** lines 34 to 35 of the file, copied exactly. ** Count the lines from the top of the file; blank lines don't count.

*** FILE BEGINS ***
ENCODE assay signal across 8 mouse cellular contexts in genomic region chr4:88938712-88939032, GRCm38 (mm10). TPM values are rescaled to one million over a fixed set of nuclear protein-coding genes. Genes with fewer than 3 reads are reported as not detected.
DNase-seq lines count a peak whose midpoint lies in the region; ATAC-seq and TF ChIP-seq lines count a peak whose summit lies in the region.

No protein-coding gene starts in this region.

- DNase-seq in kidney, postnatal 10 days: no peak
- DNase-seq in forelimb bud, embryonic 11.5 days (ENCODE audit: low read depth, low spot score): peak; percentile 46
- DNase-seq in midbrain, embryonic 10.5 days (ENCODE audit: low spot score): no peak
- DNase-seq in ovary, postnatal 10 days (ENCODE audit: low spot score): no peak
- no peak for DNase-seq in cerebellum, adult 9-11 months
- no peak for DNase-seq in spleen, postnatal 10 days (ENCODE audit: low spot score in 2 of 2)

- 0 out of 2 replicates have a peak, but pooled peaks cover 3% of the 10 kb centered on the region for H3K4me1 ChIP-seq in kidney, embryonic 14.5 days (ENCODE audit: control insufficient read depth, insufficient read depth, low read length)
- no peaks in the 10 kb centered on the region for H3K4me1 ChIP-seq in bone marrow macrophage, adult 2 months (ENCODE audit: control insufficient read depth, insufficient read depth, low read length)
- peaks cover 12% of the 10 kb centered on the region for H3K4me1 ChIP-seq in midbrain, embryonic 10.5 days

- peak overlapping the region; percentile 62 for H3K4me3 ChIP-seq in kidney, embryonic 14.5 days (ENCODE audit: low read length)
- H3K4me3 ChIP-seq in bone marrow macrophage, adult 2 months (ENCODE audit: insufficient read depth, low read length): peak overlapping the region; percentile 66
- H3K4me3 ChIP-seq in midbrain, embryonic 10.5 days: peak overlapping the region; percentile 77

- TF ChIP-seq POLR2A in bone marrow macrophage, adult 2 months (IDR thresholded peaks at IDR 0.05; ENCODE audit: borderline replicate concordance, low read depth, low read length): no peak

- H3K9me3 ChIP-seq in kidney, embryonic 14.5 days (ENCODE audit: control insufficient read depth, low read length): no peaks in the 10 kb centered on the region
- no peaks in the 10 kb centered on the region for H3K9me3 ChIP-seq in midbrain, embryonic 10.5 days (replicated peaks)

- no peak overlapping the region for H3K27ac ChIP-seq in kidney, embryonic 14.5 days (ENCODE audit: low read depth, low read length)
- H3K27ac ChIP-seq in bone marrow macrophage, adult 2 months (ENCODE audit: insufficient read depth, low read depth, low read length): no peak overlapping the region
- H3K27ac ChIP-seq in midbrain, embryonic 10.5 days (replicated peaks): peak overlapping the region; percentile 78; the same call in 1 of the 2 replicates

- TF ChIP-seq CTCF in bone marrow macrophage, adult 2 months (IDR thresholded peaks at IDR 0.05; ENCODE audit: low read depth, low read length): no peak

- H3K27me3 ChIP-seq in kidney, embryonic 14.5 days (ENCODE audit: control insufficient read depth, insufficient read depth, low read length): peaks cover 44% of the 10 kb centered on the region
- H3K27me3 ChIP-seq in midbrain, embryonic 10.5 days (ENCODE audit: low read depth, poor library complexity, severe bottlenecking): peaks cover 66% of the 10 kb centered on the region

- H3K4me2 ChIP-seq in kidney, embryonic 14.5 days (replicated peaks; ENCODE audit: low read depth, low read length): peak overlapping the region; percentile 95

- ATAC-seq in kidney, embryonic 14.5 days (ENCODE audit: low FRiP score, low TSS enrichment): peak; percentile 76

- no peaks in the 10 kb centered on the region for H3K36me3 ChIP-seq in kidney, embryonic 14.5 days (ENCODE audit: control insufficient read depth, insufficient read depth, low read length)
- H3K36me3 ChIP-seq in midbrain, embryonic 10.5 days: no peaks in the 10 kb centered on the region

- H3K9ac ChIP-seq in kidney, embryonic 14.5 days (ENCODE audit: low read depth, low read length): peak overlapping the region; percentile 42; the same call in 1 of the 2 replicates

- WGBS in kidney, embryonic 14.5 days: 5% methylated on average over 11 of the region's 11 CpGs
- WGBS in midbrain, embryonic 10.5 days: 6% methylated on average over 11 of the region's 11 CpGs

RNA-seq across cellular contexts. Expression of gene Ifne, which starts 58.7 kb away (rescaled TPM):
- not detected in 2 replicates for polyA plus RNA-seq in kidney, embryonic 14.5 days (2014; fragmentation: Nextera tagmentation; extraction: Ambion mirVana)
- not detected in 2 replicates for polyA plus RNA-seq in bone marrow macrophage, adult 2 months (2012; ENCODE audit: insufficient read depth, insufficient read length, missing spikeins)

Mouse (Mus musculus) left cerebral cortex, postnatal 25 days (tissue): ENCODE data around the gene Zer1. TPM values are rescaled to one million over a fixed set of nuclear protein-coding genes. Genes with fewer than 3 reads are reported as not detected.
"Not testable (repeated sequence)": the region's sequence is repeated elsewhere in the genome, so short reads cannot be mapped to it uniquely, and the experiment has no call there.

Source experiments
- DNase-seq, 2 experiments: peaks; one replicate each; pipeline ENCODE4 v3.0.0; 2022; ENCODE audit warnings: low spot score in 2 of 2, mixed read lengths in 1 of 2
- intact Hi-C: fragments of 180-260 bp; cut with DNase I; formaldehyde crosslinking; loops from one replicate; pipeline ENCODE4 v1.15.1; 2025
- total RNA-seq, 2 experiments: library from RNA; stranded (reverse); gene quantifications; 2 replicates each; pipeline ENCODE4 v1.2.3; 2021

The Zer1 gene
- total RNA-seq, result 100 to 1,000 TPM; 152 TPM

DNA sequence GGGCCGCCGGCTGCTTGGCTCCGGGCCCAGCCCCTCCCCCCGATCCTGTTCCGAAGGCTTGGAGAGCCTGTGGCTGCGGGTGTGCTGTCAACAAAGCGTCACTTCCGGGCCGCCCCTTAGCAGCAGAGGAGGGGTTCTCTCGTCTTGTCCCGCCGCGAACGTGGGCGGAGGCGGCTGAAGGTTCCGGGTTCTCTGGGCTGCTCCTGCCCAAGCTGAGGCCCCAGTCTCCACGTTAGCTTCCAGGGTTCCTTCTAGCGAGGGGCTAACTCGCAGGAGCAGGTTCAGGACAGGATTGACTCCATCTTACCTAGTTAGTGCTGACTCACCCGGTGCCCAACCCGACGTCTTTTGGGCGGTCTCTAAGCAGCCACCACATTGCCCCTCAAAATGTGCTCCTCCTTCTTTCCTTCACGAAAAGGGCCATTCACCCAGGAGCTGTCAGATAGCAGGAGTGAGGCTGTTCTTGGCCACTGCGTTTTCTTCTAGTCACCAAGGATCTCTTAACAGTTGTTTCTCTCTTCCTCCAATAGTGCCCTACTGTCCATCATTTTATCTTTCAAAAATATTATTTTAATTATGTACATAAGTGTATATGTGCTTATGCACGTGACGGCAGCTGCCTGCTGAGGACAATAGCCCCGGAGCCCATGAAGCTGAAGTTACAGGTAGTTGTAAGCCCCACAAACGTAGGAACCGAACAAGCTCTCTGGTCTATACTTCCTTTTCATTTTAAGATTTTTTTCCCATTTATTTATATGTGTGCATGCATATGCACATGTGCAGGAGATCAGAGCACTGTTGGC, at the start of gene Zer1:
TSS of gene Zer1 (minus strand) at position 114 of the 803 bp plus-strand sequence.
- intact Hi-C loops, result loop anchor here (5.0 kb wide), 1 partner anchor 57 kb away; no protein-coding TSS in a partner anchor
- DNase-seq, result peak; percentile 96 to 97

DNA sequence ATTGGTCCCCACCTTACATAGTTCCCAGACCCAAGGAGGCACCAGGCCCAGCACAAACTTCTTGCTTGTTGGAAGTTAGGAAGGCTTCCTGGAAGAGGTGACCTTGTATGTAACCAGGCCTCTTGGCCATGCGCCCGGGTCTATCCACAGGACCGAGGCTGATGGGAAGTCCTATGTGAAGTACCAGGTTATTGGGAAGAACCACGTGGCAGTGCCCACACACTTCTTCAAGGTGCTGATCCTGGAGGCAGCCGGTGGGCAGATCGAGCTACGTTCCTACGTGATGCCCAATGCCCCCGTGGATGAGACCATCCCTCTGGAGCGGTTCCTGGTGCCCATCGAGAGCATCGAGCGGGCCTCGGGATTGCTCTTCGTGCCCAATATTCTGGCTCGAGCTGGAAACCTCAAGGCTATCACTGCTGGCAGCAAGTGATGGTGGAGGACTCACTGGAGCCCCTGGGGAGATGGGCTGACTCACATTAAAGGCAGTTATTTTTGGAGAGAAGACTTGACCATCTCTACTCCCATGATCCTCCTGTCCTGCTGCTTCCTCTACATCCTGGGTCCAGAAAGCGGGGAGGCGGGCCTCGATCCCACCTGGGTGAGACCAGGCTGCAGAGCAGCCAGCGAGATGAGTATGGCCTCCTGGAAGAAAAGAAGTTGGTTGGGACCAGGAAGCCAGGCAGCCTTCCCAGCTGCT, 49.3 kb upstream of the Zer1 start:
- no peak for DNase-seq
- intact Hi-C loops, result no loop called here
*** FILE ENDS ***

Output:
- not detected in 2 replicates for polyA plus RNA-seq in bone marrow macrophage, adult 2 months (2012; ENCODE audit: insufficient read depth, insufficient read length, missing spikeins)

Mouse (Mus musculus) left cerebral cortex, postnatal 25 days (tissue): ENCODE data around the gene Zer1. TPM values are rescaled to one million over a fixed set of nuclear protein-coding genes. Genes with fewer than 3 reads are reported as not detected.